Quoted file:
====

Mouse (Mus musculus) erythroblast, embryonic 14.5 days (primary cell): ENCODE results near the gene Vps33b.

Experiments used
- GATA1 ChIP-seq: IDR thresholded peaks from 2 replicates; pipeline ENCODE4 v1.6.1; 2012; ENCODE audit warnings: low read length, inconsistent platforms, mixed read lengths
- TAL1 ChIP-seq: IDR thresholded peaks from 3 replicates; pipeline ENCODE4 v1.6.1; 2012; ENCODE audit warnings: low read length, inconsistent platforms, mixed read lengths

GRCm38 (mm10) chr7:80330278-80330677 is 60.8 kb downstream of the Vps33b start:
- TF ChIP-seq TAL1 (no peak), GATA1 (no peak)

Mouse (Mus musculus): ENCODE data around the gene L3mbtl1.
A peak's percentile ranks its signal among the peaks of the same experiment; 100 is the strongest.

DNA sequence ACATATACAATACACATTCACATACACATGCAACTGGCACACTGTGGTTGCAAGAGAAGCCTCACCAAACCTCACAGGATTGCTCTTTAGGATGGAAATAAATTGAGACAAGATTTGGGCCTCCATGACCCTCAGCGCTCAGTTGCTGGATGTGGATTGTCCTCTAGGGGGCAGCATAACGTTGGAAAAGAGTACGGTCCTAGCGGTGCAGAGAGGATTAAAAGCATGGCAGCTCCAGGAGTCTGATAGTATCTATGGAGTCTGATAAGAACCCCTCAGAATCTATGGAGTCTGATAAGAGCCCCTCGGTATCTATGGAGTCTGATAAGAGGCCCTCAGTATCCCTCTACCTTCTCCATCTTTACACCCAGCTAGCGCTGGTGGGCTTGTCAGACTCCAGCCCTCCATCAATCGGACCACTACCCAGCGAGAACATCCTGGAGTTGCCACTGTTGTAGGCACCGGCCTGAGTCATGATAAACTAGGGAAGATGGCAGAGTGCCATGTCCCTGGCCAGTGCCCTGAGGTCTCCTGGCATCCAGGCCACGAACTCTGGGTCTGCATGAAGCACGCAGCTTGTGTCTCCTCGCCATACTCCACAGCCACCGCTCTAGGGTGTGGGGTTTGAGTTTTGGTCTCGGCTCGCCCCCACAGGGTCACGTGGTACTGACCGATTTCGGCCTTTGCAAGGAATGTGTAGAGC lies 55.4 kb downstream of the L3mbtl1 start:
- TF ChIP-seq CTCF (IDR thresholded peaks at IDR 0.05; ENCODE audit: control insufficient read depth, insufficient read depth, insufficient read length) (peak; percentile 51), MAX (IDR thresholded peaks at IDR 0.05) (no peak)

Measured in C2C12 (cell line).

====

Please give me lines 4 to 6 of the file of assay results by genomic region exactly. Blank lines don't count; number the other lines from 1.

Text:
- TAL1 ChIP-seq: IDR thresholded peaks from 3 replicates; pipeline ENCODE4 v1.6.1; 2012; ENCODE audit warnings: low read length, inconsistent platforms, mixed read lengths

GRCm38 (mm10) chr7:80330278-80330677 is 60.8 kb downstream of the Vps33b start:
- TF ChIP-seq TAL1 (no peak), GATA1 (no peak)